I haven’t rated a book this low in some time and it really sucks, but I have to keep in mind the whole “honest review” bit. I feel that this was more of a first draft and could have been much better. Had the author elected to revise it once or twice, it might have been an easy 4-star or 5-star read, but I’m assessing it “as is.” More character development would have fixed the book.

The plot:

One good thing, the plot did not ramble. It was clear from the beginning where the story was going and it stayed on track. There is not anything in the plot that I can point to as an error. Most of my issues had to do with characters and their interactions.

The characters:

Like I said, most of my problems were with the characters. Ellie seems inconsistent, running away at what seemed a small provocation to me (not enough foreshadowing of her parental resentment) then returns to her family months later what seemed rather easily. She goes from sheltered girl who’s never been kissed to casually and confidently walking from a one-night stand in less than a week. That made no sense to me.

Christian’s motivations were less unbelievable, just because he is a vampire. But he still expresses some hints of remorse and vampires allegedly don’t experience that.

The first two novellas in this series are free and I have the second one, but no real desire to read it at the moment. I may eventually, we’ll have to see.

Ellie’s mother takes the whole “vampire” thing rather easily, joking with Ellie hours after Ellie returns months after her disappearance. And then there’s the human guy we meet at the end. That just…that reeked of insta-love.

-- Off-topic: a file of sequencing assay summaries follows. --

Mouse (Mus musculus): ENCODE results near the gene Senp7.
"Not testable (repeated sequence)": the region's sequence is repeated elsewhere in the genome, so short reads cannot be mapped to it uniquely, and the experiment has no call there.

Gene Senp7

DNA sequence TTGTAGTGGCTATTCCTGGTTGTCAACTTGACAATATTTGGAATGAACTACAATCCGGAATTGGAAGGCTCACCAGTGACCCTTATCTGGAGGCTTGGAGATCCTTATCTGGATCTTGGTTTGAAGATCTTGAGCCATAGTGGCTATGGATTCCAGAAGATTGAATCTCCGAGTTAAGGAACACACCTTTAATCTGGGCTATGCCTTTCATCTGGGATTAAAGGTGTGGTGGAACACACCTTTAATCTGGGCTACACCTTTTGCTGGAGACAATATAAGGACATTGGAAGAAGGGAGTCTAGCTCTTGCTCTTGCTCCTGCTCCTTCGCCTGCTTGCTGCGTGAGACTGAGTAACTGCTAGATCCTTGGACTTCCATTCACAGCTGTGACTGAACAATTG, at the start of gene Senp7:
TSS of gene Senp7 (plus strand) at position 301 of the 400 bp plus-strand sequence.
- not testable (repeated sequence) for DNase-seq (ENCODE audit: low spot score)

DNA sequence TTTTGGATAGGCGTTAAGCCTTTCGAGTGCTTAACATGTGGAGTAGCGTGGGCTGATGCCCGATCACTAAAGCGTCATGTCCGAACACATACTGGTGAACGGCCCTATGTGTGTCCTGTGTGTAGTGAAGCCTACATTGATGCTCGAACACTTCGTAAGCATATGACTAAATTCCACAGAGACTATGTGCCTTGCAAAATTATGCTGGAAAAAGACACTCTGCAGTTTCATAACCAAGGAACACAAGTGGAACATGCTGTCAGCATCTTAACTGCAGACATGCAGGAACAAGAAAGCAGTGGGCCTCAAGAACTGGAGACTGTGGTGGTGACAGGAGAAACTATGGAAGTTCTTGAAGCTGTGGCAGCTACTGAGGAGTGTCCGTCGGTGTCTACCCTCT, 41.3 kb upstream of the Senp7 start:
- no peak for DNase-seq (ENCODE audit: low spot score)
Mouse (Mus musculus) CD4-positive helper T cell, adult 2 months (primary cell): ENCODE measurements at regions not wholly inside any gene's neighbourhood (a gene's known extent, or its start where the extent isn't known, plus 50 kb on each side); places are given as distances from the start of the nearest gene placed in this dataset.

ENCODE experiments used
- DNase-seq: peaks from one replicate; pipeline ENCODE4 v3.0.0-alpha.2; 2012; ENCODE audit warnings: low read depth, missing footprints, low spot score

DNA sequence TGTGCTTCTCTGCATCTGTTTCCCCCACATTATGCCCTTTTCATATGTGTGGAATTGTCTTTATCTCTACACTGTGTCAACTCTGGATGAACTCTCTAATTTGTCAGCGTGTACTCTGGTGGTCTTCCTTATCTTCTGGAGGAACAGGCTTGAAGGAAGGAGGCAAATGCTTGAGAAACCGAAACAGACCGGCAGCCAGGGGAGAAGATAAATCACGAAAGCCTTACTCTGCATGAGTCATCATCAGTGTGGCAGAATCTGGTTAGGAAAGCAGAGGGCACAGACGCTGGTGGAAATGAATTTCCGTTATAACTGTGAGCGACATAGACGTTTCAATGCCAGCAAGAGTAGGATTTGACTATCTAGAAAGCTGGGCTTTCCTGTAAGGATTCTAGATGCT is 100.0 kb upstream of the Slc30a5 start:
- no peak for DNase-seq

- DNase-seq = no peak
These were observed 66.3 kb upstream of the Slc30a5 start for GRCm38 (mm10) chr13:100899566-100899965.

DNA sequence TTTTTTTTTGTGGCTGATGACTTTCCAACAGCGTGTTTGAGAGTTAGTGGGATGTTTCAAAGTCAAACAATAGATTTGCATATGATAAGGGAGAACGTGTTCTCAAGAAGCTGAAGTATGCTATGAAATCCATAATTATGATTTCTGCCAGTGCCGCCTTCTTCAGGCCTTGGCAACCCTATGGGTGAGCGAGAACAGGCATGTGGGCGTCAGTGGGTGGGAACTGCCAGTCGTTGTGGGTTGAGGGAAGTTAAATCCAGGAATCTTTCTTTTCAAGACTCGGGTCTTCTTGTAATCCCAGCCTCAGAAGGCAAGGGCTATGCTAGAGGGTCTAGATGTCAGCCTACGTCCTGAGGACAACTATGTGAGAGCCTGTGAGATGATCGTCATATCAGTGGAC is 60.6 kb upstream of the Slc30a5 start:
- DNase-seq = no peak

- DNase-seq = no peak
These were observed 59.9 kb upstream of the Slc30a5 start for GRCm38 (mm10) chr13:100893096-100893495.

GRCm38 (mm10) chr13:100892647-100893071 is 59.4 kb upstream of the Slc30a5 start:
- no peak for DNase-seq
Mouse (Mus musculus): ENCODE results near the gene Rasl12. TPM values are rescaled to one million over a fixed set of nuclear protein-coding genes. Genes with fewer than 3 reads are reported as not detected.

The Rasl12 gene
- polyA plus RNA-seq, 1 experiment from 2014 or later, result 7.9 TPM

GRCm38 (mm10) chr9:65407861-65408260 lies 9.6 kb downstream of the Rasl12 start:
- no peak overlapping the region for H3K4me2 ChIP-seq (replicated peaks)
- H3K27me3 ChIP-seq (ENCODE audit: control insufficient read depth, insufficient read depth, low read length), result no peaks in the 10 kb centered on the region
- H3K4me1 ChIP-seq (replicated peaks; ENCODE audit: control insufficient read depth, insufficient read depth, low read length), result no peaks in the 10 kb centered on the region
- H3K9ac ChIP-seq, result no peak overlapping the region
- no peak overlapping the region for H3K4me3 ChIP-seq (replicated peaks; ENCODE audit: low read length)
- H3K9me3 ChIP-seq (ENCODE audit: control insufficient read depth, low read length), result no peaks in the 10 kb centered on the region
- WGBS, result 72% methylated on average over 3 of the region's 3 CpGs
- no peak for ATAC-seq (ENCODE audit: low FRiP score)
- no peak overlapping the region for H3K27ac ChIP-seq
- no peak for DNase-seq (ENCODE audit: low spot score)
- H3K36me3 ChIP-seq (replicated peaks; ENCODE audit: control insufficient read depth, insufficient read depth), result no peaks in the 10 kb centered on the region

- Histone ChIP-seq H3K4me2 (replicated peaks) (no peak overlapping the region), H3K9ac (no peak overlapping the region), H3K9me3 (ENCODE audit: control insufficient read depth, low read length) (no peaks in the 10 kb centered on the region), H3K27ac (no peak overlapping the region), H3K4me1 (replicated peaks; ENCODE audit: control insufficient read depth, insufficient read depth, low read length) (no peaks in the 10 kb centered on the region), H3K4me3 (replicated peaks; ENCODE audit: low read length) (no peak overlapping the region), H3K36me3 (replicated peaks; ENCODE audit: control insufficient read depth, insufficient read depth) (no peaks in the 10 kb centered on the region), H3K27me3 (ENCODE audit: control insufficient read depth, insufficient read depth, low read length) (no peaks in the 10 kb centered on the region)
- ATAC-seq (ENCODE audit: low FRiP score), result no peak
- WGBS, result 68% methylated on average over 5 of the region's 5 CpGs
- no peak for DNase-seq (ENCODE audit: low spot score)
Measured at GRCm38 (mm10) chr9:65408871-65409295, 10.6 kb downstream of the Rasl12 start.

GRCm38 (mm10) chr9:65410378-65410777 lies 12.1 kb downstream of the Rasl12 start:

I think Yazmin has an imagination and the makings of a good story here, it was just not fully assembled from my perspective. I do think she’ll be able to work out these kinds of character difficulties when she becomes more experienced. Regardless of this book’s state, I think her storytelling has potential and certainly hope she will keep at it.

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Why Do We Love Vampires?


Vampires are the fad that always comes back. They might go out of style in art and literature for a while, but they always come back.

Writers and readers have fallen in love and back in love with vampires again and again. I’m no exception. But why?

After a few literary criticism classes, I’ve learned storytellers and readers have a fascination with what we fear and what we want. The thing is, vampires represent both.

1. What We Fear

  • DeathDying is the only way to become a vampire. For humans, vampires are the only thing to top us on the food chain.
  • TorturePain is an integral part of vampire lore. The pain of being fed on, the pain of the transition, the pain of a vampire’s hunger. It’s terrifying.
  • PowerlessnessVampires are powerless to stop their blood-sucking urges and humans are just as powerless to fight back.
  • LonelinessAs Stephen King said, “Alone is the most awful word in our language and hell is only a synonym.” Vampires are typically isolated to some extent and their aching for companionship is something we see again and again.

2. What We Want

  • ImmortalityWho wants to live forever? Quite a few people, actually. Our fear of dying makes the prospect of immortality a kind of Holy Grail. Who wouldn’t at least consider that offer?